Thursday, 24 May 2012

Epstein-Barr Syndome

"EB (Epstein Barr) is a nasty little piece of work" one of my friends declared on Facebook last year. At the time all I knew about it was that I had tested positive for it in a blood test in 2002, and been told by the doctor that it indicated that I had probably had glandular fever at some point. As such I thought Epstein Barr was Glandular Fever. I wasn't entirely wrong.

Epstein Barr is sneaky. It can present with extremely mild symptoms, like a cold, or even no symptoms at all. As the article linked in the title explains, when symptoms are present they usually clear up within a couple of months. My understanding of viruses was that they usually passed a lot more quickly than this. For me, if symptoms last that long, I would start to think that the symptoms were normal, part of my body's functionality. This is probably what did happen with me, and the reason that I did not have it treated.

In severe cases people will represent with full blown glandular fever ("mono" to any Americans reading). Swollen glands, fever, extreme fatigue, being a few of the symptoms they will experience.

Epstein Barr doesn't just go away. Like other members of the herpes family it may lie dormant causing further problems later on in ones life. It has been linked to a number of diseases and condtions, including of course, M.E.. Other diseases believed to be linked to Epstein Barr include Fibromyalgia, Multiple Sclerosis, Rheumatoid Arthritis, Systemic Lupus Erythematosus, and some cancers.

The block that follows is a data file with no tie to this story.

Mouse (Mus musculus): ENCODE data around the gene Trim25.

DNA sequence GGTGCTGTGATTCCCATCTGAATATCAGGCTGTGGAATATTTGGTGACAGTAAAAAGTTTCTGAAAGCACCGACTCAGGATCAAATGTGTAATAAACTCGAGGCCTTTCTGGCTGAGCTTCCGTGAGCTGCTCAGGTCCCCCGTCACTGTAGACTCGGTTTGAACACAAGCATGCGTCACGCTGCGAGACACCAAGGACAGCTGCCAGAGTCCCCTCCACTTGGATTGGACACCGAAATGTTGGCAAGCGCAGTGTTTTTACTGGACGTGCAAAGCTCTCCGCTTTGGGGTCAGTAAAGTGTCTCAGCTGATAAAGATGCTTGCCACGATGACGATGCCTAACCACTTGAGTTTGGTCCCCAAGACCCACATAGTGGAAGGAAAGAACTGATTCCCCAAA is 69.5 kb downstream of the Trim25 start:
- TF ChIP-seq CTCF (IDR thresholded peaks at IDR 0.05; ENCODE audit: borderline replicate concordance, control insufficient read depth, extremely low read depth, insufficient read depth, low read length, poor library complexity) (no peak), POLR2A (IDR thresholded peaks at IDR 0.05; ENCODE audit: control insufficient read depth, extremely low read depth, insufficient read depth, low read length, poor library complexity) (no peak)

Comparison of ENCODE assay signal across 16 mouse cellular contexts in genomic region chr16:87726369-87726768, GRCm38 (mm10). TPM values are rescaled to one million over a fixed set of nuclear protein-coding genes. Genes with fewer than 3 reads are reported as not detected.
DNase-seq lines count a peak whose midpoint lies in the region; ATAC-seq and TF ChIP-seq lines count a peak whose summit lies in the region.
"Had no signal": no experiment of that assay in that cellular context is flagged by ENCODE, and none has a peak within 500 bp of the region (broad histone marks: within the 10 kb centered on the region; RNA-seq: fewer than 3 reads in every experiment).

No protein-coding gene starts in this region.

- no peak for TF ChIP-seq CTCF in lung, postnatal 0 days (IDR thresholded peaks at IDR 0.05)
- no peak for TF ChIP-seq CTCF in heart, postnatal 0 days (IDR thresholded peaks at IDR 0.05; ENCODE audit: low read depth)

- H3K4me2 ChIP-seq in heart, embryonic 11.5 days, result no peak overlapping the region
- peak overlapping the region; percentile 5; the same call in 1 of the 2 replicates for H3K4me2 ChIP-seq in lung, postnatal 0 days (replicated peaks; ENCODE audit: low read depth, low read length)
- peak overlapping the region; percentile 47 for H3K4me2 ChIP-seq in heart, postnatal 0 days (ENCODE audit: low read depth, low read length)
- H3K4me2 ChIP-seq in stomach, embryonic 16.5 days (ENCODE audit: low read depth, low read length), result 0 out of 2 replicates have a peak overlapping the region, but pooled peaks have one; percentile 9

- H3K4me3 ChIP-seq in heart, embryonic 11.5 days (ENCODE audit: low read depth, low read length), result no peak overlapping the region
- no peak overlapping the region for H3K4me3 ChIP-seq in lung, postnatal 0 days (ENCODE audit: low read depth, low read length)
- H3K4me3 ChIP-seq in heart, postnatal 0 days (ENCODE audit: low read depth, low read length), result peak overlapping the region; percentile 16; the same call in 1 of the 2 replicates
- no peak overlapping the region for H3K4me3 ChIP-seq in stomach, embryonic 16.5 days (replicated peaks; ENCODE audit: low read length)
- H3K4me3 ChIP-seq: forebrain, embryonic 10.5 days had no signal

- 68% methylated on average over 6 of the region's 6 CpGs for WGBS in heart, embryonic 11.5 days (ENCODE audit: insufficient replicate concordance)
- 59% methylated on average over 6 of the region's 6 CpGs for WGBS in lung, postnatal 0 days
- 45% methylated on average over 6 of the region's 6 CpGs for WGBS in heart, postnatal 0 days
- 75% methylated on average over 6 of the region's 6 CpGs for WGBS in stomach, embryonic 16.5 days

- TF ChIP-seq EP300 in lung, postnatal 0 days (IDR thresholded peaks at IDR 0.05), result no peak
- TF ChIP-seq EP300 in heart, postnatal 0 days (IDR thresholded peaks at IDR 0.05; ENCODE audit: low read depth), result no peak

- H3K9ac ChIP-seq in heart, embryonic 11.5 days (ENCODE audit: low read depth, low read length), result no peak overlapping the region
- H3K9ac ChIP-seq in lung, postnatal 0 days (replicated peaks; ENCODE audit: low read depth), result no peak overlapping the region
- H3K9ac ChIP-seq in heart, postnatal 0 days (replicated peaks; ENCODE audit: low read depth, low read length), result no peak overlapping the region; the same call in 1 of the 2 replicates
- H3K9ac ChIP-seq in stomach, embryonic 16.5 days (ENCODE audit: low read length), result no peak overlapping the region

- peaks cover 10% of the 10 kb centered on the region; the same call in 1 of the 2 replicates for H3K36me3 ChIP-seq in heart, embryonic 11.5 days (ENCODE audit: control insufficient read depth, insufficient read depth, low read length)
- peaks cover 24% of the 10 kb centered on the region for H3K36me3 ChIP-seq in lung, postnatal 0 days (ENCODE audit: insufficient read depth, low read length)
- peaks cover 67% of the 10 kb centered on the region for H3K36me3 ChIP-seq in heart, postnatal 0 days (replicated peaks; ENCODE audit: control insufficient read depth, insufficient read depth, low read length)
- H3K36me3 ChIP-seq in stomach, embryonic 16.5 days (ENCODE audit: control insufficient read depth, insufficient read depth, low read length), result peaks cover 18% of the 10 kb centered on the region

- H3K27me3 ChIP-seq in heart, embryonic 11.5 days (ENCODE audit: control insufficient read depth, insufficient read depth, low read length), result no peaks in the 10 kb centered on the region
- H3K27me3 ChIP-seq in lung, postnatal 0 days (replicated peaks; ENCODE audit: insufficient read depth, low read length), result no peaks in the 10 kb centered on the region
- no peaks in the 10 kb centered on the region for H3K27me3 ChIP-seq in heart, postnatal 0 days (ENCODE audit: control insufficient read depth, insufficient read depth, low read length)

Epstein Barr, being a virus, tends to appear in clusters. I remember at college several of my peers having Glandular Fever within a few months of each other. I never had Glandular Fever, but my best friend did. I spent a lot of time by her bedside because she was extremely ill with it. I possibly did have EB at that time, but did not display any of the symptoms.

I actually believe that we had a cluster of it while I was at school though, before college. Many of my peers from school are now ill. I know of at least four people I was at school with who now have M.E.. My sister has MS. I have not done the research, but I suspect there are others from our years who have autoimmune conditions.

It is an accepted fact that M.E. seems to appear in clusters. I wonder whether any epidemiologists have explored whether Epstein Barr related conditions also appear in the same clusters. Did my school suffer from Epstein-Barr Syndrome?

No comments:

Post a comment